- Family: Cyprinids
- Scientific name: Boraras brigittae
- Common name: Mosquito Rasbora, Chili rasbora
- Origin: Asia; southwestern Borneo, Indonesia
- Max length: 0.8 – 1.0 inch
- Minimum tank size: 10 gallons
- Stocking: 8-10 fish for a 10-gallon tank
- Temperament: very peaceful, shy
- Feeding: omnivore; accept live, frozen, and flake foods but require regular live foods
- Breeding: very hard
- Habitat: blackwater streams and ponds, Borneo
- Tank setup: densely-planted tank with driftwood and subdued lighting
- Hangs out: top 1/3 of the tank (but will swim lower on occasion)
- Care level: moderate
- Temperature: 68.0 – 82.4°F (20 – 28°C)
- pH: 4.0 – 7.0
- Water hardness: GH 1 – 10, KH 5-10
- Lifespan: 4 – 8 years
- Appearances, temperament, and interesting facts
- Tank setup, layout, and stocking
- Tankmates for chili rasbora
- Diet, foods, and feeding
Appearances, temperament, and interesting facts
Chili rasboras are one of our favorite fish for the nano tank! While they might get lost in a larger setup, they’re perfect for desktop and smaller aquariums.
Some other common names for the chili rasbora are mosquito rasbora and micro rasbora. Males are slimmer, smaller, and brighter than females.
Chili rasboras exhibit typical schooling behavior. They’re really not interested in what you are doing.
In our area, micro rasboras seem to be available seasonally, so it’s taken almost a year before we could order them again. Not sure why, but when ordering chili rasbora, we get so many other species instead. If you want to be sure of what you’re getting, you may want to buy this fish from a breeder.
We placed an order several months ago, then held our breath, crossed our fingers, and hoped that they’d be chili rasboras and they were. Loved them so much, we ordered a second group, which turned out to be Phoenix rasbora.
Phoenix rasboras (Boraras merah)
Phoenix rasboras were supposed to be chili rasboras but turned out to be Boraras merah, instead.
Exclamation point / least rasboras (Boraras urophthalmoides)
Not giving up, and hoping that the third time would be the charm, we placed yet another order and received Boraras urophthalmoides (exclamation point rasbora).
Tank setup, layout, and stocking
Most blackwater fish enjoy a dimly lit tank, and the chili rasbora is no exception. Plants, (both floating and rooted), and a dark substrate will really bring out their color. If you prefer not to have floating plants, then driftwood roots can be used instead. They just like something over their head besides water.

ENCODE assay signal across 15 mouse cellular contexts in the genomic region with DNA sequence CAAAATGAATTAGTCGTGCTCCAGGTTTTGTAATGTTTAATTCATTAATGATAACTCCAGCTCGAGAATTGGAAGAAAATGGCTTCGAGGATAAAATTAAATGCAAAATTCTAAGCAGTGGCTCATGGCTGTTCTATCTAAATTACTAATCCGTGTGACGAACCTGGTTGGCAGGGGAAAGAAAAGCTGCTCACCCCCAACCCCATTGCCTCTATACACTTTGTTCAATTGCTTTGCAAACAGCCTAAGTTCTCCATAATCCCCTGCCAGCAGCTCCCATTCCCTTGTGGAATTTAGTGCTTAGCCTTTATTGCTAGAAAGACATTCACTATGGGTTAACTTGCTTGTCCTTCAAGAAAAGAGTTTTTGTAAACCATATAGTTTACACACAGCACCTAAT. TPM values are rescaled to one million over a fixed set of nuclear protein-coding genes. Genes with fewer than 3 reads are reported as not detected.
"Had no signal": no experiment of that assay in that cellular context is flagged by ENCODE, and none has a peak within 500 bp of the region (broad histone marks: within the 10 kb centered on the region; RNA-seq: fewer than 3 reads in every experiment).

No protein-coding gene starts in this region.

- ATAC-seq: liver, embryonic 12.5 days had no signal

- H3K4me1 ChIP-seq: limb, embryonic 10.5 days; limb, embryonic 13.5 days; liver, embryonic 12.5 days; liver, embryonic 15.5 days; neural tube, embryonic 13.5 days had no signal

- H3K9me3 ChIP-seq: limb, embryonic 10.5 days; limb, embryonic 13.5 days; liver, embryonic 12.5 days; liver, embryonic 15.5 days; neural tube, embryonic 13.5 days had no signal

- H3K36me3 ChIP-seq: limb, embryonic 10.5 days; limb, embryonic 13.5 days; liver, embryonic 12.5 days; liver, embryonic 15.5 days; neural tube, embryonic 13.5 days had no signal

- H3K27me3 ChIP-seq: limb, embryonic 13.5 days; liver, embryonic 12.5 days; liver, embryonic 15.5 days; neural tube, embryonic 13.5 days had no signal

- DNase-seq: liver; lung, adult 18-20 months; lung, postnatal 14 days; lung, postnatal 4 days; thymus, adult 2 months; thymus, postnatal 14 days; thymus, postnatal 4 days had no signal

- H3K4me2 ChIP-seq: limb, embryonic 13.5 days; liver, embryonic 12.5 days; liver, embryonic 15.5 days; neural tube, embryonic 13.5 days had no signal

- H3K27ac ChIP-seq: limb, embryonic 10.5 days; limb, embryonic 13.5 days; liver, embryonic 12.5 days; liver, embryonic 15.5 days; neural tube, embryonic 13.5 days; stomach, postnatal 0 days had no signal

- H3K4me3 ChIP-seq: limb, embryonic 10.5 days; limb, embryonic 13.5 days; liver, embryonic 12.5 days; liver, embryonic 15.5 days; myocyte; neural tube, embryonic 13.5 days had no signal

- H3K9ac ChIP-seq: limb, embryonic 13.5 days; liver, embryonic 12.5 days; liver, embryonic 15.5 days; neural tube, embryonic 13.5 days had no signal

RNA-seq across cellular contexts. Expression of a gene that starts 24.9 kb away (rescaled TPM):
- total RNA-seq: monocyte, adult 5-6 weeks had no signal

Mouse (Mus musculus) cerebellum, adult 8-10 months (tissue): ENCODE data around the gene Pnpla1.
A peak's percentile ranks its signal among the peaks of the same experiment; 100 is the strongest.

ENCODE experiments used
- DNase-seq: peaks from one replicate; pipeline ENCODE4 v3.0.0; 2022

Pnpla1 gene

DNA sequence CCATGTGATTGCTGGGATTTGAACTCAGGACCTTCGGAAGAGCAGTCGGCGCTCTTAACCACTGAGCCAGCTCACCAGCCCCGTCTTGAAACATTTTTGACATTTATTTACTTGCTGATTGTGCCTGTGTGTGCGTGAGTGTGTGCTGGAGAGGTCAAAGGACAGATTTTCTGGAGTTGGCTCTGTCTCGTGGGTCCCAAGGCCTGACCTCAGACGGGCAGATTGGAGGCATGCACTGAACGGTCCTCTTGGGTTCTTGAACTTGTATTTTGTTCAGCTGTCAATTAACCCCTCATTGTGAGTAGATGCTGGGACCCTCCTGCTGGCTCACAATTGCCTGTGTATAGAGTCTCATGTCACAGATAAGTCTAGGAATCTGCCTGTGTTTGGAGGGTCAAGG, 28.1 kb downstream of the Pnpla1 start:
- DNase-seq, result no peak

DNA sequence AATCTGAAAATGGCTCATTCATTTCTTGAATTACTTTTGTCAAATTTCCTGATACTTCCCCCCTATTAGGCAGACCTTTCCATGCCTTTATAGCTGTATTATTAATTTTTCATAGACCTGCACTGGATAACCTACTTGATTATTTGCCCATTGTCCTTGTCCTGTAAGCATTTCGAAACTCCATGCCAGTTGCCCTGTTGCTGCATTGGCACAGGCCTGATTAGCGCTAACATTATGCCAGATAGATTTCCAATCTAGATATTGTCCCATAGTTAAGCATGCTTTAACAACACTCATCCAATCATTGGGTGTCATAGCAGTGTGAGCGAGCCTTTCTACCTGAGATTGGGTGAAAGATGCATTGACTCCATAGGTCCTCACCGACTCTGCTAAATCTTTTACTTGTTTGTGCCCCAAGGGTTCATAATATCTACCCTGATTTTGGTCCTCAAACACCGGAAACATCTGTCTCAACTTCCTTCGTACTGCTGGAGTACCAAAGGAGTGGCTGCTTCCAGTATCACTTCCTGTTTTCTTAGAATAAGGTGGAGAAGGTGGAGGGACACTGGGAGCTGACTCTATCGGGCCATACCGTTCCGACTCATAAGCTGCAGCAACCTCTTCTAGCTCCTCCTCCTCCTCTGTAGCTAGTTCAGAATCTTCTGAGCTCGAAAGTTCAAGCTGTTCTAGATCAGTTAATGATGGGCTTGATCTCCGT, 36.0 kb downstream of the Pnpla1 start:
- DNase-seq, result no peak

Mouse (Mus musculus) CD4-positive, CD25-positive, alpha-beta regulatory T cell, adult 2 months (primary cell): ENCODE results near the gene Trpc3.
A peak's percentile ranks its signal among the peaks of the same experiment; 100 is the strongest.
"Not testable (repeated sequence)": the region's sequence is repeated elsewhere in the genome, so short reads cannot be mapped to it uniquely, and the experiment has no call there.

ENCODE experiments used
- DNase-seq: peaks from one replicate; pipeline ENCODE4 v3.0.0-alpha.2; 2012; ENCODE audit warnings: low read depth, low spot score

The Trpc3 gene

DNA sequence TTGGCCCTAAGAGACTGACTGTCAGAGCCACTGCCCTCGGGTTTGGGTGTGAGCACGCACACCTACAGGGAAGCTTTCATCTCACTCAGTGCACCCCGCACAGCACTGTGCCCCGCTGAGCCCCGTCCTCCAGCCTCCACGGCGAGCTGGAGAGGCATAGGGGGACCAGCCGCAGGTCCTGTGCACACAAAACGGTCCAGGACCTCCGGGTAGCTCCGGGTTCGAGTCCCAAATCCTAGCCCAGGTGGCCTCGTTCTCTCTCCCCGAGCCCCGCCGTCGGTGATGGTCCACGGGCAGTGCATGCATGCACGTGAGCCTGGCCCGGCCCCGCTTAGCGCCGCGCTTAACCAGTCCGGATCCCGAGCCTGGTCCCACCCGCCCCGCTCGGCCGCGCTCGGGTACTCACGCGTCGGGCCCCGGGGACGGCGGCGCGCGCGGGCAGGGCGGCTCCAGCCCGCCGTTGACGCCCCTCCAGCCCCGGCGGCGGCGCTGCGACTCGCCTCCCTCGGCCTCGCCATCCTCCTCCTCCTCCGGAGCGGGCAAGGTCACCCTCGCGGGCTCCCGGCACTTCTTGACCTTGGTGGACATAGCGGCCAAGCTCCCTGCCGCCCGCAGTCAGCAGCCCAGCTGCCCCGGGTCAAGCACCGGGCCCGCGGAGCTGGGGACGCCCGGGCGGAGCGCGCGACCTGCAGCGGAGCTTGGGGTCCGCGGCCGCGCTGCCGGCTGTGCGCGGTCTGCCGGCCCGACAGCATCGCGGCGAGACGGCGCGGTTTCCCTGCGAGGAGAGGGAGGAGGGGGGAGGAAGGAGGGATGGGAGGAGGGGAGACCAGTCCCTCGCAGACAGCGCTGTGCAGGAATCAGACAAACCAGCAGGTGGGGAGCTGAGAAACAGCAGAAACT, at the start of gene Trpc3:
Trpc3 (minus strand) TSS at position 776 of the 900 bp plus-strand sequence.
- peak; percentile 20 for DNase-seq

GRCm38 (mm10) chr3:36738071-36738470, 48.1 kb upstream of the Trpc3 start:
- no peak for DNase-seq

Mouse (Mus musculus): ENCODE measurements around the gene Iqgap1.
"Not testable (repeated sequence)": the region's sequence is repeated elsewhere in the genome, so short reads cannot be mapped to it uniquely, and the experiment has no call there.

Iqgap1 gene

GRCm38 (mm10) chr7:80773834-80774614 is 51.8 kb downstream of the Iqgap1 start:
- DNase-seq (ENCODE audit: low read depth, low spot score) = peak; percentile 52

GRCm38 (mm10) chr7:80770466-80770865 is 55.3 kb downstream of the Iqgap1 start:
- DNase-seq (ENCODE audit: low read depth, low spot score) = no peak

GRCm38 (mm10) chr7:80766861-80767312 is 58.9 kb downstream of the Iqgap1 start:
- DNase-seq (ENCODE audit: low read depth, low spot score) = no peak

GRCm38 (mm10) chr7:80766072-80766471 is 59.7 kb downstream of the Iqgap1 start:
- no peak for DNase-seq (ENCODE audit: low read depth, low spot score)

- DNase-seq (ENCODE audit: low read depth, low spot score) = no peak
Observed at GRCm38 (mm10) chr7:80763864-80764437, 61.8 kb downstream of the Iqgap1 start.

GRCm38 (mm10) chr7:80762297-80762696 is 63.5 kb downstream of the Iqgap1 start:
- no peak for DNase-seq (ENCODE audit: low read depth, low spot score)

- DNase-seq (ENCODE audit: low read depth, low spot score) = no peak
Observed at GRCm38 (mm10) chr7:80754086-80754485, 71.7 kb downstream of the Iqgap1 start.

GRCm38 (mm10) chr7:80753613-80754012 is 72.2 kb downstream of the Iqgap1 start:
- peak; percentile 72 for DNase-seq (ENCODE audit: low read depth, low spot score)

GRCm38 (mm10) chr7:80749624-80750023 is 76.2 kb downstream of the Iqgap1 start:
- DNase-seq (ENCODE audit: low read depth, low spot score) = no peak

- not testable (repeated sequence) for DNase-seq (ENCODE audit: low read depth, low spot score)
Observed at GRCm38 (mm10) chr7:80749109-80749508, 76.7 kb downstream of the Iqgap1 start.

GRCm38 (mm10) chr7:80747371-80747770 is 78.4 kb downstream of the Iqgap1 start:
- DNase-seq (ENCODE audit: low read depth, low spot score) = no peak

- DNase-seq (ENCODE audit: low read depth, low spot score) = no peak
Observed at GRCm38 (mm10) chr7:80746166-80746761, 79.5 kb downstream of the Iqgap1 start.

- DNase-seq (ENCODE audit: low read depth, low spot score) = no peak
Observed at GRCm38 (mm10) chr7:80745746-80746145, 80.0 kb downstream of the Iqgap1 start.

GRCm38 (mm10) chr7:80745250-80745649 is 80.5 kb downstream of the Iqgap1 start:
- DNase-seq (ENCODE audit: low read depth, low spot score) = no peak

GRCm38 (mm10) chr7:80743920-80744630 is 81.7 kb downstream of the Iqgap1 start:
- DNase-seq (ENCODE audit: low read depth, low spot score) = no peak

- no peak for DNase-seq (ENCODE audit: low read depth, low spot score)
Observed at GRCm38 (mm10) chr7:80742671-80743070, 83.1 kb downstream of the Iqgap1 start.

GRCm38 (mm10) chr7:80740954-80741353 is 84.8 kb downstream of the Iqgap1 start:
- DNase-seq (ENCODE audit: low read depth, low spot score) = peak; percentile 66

If you really want to make them happy, then scatter some Indian almond/catappa leaves around the bottom of their tank. The leaves serve multiple purposes by adding tannins to, and conditioning the water which makes the fish feel more at home. They also help lower pH, and as if that weren’t enough, catappa leaves have proven beneficial in reducing fungal and bacterial elements.
If you can’t find catappa leaves, then oak leaves will work as well. Whatever you use, make sure they’re dry (not green and still hanging on the tree) and pesticide-free.
Using leaves in blackwater tanks is much more environmentally friendly than using peat. These fish need a clean aquarium, with stable water conditions and do not belong in an uncycled, or newly cycled tank.
Tankmates for chili rasbora
Celestial pearl danios
The chili rasbora can be quite timid in certain situations. However, if they’re happy with their surroundings, then they are far more gregarious and outgoing.
This is a tiny fish and care should be taken when choosing tankmates. Large, boisterous, and/or aggressive fish are out of the question. A species tank, with a minimum of 8-10 rasboras works best.
You know the old adage – safety in numbers, well, the chili rasbora takes this to heart. They become extremely withdrawn and retiring if there are too few fish in the school. Keeping them in sufficient numbers, not only allows them to overcome their natural shyness, it allows you to observe more of their behavior. When sparring, the males become an eye-popping, red.
In a community type of setup, peaceful tankmates such as kubotai rasbora, celestial pearl danios, sundadanios, otos, pygmy cories, and espei rasboras, make suitable tankmates.
One of the best things you can house with these rasboras is dwarf shrimp (they’re super together)! We have ours with a bunch of Orange Sakura, and even at birth, the shrimplets are almost too big for this tiny fish to eat. The rasboras seem indifferent to the presence of the babies.
Diet, foods, and feeding
These are not picky fish and they will accept both flake and pellet food. That being said, they should be fed as much live and frozen food as possible. This makes for a healthier, more colorful, fish.
Some of the live foods they enjoy are baby brine shrimp, vinegar eels, microworms, mosquito larva, daphnia, and chopped-up blackworms. Their frozen favorites include rotifers, cyclops, tubifex worms, and baby brine shrimp.
When choosing a pellet, make sure it’s a micro pellet. Food marketed for small fish such as New Life Spectrum is usually too large for them to swallow.